Lincoln looks around. So do I. Liam's right, everyone's gone.

"I'm just gonna help Cam pack up," Lincoln replies, picking up the team equipment bag and chucking in the helmets and bats sitting by my feet. He looks up at me again, and I can see how truly sorry he is.

Standing to full height, I do my best to ignore the pain. "It's okay, Linc. Seriously, it's passed now." It hasn't, but he doesn't need to know that. He finishes packing anyway, and hands me the bag; it's bigger than he is.

I take it from his hands and look around again. "Your mom or dad late to pick you up?"

"Nah," Liam says, the laughter and amusement now gone. "Lucy's here."


"Our sister," Lincoln explains.

They both turn to the bleachers. I follow their gaze.

A lone girl sits on the bottom bench. Something flat, black and rectangular is in her hand, kind of like a tablet I guess. Her eyes are focused on it, while her foot rocks a stroller back and forth.

It strikes me as strange because the girl looks familiar. She's in my class. She's a sophomore and she has a baby? Stuff like that doesn't happen in our town and if it did, I'd know.

Everyone would know.

"Lucy!" Liam shouts.

She doesn't look up.

"Lucy!" Lincoln this time.

Still, her eyes don't lift, but her foot continues to rock the stroller.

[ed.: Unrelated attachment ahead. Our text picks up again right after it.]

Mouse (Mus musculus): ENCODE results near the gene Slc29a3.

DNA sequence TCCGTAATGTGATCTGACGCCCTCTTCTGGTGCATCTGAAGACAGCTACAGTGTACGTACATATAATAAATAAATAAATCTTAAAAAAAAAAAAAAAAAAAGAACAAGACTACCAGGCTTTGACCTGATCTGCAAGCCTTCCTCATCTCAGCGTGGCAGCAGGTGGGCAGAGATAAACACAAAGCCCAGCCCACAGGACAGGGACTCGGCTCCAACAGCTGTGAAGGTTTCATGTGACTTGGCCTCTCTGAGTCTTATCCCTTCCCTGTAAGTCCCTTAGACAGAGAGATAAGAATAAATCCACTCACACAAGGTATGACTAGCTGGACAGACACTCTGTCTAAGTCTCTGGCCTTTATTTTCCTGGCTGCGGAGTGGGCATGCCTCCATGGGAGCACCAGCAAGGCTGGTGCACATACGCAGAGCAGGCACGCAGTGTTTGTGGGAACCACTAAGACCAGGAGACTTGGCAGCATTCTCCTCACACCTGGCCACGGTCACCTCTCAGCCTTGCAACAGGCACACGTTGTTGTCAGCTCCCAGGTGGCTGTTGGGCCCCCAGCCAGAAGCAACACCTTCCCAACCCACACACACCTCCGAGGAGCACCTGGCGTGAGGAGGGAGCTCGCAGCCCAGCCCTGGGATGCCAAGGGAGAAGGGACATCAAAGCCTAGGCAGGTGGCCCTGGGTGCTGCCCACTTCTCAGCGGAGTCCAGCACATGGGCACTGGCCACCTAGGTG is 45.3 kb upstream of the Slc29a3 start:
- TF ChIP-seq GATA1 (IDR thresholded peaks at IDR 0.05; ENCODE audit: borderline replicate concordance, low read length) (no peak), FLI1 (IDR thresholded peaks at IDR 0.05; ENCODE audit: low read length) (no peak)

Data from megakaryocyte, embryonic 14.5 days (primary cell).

"Luce!" Liam yells again.


My eyes narrow before looking down at the boys. "Is your sister... uh... hearing impaired?"

They both let out simultaneous snorts. "No," Lincoln answers, pulling his cap further down his head and looking up at me. His eyes roll as he says, "She's just reading."


She shows up to every game for the next six weeks. Every week she looks sadder, like the life is slowly being sucked out of her.

And you know how I know all this? Because while she's so pre-occupied reading... I'm so pre-occupied reading her.


Lachlan cried the entire walk home, which meant that I had to carry him with one hand and push the stroller with the other, all while trying to make sure that Lincoln and Liam didn't run out onto the road. Which would be fine, but I accidentally packed red Kool-Aid instead of their sports drinks so they went a little crazy. I'll remember for next time to keep them separated in the fridge.

Lachlan's still crying when Dad comes downstairs and walks into the kitchen. He offers to take him from my hands but I can see in his eyes how tired he is. I tell him that I'm fine, and motion for him to take a seat.

He hasn't been out of their bedroom much lately, which is a sign that things are getting worse. The doctors said that it was normal—that things would get worse before they got better. I wonder for a moment if doctors have a book of cliché sayings they use to try to justify one's health.

A bitter laugh tries to escape but I keep it down while I watch Dad take a seat at the dining table, his hands already covering his face before he's fully seated.

The microwave beeps and I pull out Lachlan's bottle and feed it to him. Silence fills my ears. I try to remember the last time I heard nothing. In a house full of nine people, silence is rare. My mind wonders on that thought for a short moment before Dad's sigh breaks through. "It's gettin' worse, Luce." His deep voice has lost the fight to fake it. "The doctor came for a house call. It's not lookin' good." He uncovers his face and looks up at me now, his eyes red rimmed from either lack of sleep or held back tears, but most likely both.